The power of these falls was a little unnerving after seeing the family memorial for Justin.

The force of that water was staggering!

Waterfall Athabasca Falls Jasper National Park Alberta Canada Rocky Mountains

Yikes!

Books have been written about the dramatic ways people die in the National Parks, but this tiny, tearful yet smiling memorial on the edge of a little used trail told a much more vivid story than the words in any book ever could.

I gathered myself together and wandered around until I found Mark at a gorgeous viewpoint overlooking the narrow canyon. He snagged a beautiful shot.

Dawn Athabasca Falls Jasper National Park Alberta Canada Rocky Mountains

Dawn at Athabasca Falls

We returned to Athabasca Falls at dawn one morning to catch the soft light filtering through the mist as it hovered above the water.

Sunrise Athabasca Falls Jasper National Park Alberta Canada Rocky Mountains

Sunrise and mist at daybreak.

The peacefulness of the falls at that early hour was magical.

Dawn Athabasca Falls Jasper National Park Alberta Canada Rocky Mountains

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As always, 24/7, the thunderous roar of the water filled the air everywhere, giving the place an incredibly noisy soundtrack. But besides us and a ranger and another pair of early risers, the woods were utterly still.

Sunrise Athabasca Falls Jasper National Park Alberta Canada Rocky Mountains

Sunrise paints the sky and water in pastel colors.

Below the falls the water was flat and playfully swirled around in big sweeping eddies as it made its way downstream.

Sunrise Athabasca Falls Jasper National Park Alberta Canada Rocky Mountains

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Later in the day, the water in that spot turned a milky shade of jade. The horizontally striped yellow and orange rock cliffs on the far side of the river made a striking contrast to the water.

Athabasca Falls Jasper National Park Alberta Canada Rocky Mountains

As the sun rose, the Athabasca River became jade green.

There is a rocky beach of sorts at this spot below the falls, and we wandered around on the rocks for a bit. Someone — or a group of someones — had built fifty or more rock cairns in the shape of little people all over the beach.

It was an intriguing sight that must have a very cool story behind it, but there were no other clues about its meaning or origins… just a thick collection of little rock people standing around, facing in all directions, arms out.

[Note: Several readers contacted us after reading this post to let us know these cairns are “Inukshucks” (there are various spellings) that have their origins with the indigenous people of the far north.]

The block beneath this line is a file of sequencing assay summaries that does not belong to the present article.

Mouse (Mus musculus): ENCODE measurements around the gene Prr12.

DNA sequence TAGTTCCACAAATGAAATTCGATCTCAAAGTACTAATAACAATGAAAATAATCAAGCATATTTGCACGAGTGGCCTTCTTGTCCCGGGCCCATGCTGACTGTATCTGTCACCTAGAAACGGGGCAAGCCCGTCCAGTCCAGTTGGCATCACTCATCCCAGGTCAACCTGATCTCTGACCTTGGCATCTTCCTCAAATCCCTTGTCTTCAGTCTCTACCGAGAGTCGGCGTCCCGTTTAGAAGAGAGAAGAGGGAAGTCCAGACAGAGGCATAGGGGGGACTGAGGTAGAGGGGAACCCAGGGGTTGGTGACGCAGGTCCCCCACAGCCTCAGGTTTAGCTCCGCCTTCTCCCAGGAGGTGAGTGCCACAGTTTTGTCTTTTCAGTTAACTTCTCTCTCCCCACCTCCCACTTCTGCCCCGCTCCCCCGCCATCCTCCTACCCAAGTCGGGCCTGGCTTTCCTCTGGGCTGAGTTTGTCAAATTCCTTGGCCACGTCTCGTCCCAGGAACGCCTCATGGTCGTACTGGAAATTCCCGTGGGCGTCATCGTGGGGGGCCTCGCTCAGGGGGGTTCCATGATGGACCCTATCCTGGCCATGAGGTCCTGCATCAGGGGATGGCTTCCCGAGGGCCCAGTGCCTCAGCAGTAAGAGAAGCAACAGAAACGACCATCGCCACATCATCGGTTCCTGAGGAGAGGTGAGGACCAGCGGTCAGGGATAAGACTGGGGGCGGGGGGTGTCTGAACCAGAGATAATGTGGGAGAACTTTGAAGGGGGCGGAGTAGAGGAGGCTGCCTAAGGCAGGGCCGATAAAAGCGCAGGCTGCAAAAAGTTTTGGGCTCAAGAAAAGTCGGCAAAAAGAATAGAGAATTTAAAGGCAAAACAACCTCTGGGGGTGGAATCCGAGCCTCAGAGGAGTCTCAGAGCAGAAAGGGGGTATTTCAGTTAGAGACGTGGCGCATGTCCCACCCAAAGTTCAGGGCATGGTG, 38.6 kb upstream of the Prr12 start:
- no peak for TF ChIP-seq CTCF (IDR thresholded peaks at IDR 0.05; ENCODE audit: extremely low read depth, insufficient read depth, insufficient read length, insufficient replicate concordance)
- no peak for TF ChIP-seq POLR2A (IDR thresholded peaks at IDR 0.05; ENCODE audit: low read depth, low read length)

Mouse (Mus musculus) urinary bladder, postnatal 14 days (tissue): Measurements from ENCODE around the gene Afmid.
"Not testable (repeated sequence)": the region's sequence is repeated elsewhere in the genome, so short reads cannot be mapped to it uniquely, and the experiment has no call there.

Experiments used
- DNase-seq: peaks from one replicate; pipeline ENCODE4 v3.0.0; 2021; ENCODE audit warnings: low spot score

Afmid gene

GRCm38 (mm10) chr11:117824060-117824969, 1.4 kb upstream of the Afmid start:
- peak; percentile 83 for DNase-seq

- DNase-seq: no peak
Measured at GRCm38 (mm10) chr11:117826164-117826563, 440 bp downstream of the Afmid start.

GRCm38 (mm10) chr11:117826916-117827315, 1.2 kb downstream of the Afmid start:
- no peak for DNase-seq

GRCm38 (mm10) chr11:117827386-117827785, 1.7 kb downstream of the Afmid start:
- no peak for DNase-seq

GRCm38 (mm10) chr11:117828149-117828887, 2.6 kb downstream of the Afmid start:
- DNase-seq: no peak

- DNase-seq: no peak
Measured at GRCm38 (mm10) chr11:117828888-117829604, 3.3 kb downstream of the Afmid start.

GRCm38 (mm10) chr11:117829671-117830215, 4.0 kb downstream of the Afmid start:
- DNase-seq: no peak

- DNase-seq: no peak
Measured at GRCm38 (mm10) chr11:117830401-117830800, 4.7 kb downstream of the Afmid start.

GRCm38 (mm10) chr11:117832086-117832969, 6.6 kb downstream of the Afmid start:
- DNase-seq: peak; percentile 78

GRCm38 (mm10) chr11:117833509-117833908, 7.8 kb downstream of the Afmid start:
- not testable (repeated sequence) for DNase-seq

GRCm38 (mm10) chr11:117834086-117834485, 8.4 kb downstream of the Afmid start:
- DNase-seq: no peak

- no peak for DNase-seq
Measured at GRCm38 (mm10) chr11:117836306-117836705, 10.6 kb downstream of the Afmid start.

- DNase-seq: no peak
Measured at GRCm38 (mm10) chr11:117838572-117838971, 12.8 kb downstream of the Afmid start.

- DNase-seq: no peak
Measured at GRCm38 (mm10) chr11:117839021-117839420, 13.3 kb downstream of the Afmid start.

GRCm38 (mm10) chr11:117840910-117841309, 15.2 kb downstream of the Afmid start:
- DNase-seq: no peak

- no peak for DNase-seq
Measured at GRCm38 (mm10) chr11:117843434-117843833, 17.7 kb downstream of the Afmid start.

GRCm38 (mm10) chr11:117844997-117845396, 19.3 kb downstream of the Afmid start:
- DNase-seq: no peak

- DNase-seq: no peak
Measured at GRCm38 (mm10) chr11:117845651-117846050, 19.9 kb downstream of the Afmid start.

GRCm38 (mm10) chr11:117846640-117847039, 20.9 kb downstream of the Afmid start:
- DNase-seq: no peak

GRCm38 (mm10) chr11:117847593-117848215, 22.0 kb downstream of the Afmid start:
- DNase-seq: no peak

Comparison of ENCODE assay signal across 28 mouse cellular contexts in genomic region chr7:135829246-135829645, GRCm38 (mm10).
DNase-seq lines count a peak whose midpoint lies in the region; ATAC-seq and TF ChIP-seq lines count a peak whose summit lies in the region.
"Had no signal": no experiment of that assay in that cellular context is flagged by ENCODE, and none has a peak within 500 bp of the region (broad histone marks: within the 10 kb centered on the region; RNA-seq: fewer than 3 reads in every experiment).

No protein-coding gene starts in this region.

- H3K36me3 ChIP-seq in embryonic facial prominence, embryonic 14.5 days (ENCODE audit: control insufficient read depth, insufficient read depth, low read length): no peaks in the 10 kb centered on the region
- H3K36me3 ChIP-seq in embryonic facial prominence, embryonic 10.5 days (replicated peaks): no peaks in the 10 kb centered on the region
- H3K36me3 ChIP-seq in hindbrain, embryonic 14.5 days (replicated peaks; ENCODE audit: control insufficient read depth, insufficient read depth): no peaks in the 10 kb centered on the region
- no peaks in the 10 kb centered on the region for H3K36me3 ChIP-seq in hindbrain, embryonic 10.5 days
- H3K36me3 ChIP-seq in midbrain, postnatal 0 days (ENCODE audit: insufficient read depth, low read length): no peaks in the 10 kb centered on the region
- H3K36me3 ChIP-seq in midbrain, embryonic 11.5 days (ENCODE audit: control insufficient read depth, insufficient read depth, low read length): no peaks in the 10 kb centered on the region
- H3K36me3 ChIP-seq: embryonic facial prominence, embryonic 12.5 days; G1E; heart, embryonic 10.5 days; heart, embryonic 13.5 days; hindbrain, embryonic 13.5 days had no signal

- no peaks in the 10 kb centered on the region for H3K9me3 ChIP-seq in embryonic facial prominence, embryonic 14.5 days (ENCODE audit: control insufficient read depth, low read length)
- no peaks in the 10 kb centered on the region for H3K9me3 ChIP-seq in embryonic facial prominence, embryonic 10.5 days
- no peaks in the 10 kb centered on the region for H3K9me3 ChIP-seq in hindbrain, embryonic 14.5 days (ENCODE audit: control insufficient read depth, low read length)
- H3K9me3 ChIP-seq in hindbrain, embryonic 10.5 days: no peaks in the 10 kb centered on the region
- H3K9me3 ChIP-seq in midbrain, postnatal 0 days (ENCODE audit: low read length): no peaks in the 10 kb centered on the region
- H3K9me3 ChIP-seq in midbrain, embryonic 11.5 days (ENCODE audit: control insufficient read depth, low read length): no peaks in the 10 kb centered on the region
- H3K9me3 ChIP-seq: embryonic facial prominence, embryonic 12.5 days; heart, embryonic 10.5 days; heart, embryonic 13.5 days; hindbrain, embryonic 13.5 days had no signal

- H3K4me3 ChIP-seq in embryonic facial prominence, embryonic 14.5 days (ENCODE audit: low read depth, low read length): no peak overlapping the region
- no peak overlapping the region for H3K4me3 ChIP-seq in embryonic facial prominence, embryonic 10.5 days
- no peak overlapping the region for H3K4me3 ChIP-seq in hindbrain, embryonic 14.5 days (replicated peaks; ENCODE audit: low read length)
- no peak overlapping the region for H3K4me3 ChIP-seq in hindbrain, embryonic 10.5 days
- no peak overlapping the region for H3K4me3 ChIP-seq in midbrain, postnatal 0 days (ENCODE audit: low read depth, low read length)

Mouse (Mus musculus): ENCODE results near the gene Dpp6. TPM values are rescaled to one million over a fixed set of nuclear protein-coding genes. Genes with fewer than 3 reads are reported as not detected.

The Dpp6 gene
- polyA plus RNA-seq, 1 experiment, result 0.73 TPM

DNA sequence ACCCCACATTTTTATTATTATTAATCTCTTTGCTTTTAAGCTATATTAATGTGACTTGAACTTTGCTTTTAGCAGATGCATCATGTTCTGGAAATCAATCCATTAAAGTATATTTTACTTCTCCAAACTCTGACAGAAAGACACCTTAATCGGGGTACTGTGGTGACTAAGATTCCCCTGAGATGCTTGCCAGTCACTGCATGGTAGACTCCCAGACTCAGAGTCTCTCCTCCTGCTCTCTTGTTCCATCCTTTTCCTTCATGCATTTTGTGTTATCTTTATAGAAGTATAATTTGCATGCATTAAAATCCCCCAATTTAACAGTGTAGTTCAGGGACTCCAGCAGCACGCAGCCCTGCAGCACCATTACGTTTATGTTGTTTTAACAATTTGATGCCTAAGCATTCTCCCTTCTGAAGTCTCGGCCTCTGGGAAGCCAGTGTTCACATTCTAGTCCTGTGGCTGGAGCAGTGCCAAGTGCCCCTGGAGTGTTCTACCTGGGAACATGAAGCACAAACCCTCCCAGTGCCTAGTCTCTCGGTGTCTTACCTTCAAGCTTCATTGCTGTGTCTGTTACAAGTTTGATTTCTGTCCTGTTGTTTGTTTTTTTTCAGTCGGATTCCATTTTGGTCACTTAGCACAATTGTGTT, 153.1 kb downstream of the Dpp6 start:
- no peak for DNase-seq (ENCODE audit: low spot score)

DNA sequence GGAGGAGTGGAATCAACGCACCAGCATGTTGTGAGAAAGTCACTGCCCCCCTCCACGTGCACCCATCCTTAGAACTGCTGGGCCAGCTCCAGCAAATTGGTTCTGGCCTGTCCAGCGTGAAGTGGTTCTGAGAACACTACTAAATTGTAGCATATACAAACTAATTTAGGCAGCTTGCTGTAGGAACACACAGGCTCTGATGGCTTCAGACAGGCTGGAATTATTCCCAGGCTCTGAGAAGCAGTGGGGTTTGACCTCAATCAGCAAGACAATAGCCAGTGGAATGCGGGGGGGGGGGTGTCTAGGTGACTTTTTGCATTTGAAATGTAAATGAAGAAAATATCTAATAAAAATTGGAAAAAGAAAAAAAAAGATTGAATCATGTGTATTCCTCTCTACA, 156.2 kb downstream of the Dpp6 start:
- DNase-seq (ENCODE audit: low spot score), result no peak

Rock cairns Athabasca Falls Jasper National Park Alberta Canada Rocky Mountains

Someone had made 50 or so rock cairns by the water’s edge. Many looked like people!
We learned after publishing this post that these are “Inukshucks.”

When we got back to the parking lot there was a group of people standing around there too, but these folks were all aiming their cameras at our trailer! As we got closer, we realized why. Someone had parked a tiny teardrop trailer right next to our buggy, and the two looked very cute together.

Big and little RV trailer

Are these trailers the same species??

The people with the cameras were all from Europe, and the idea of lugging around a trailer as huge as ours struck them as a funny and quirky oddity that’s appropriately peculiar to the New World where large roads and long distances are common.

As we chatted about RVs on both sides of the pond, and showed them the inside of our rig, they busily uploaded their pics of the big-and-little-brother trailers from their phones to Facebook for friends and family back in Germany and the Czech Republic (which our newfound friends informed us had just acquired the new name of Czechia a few weeks prior).

What a crazy, instantaneous and in-the-moment world this is!!

The folks with the teardrop trailer returned. They hailed from Tennessee and were headed to Alaska on a four month tour. We hopped in our truck and carried on towards the town of Jasper.

As our many posts from the Canadian Rockies have shown, the National Parks at the heart of the most dramatic of the Rocky Mountains are a great area for RV travelers to explore. Scroll down for some links to help you plan your bucket list trip!!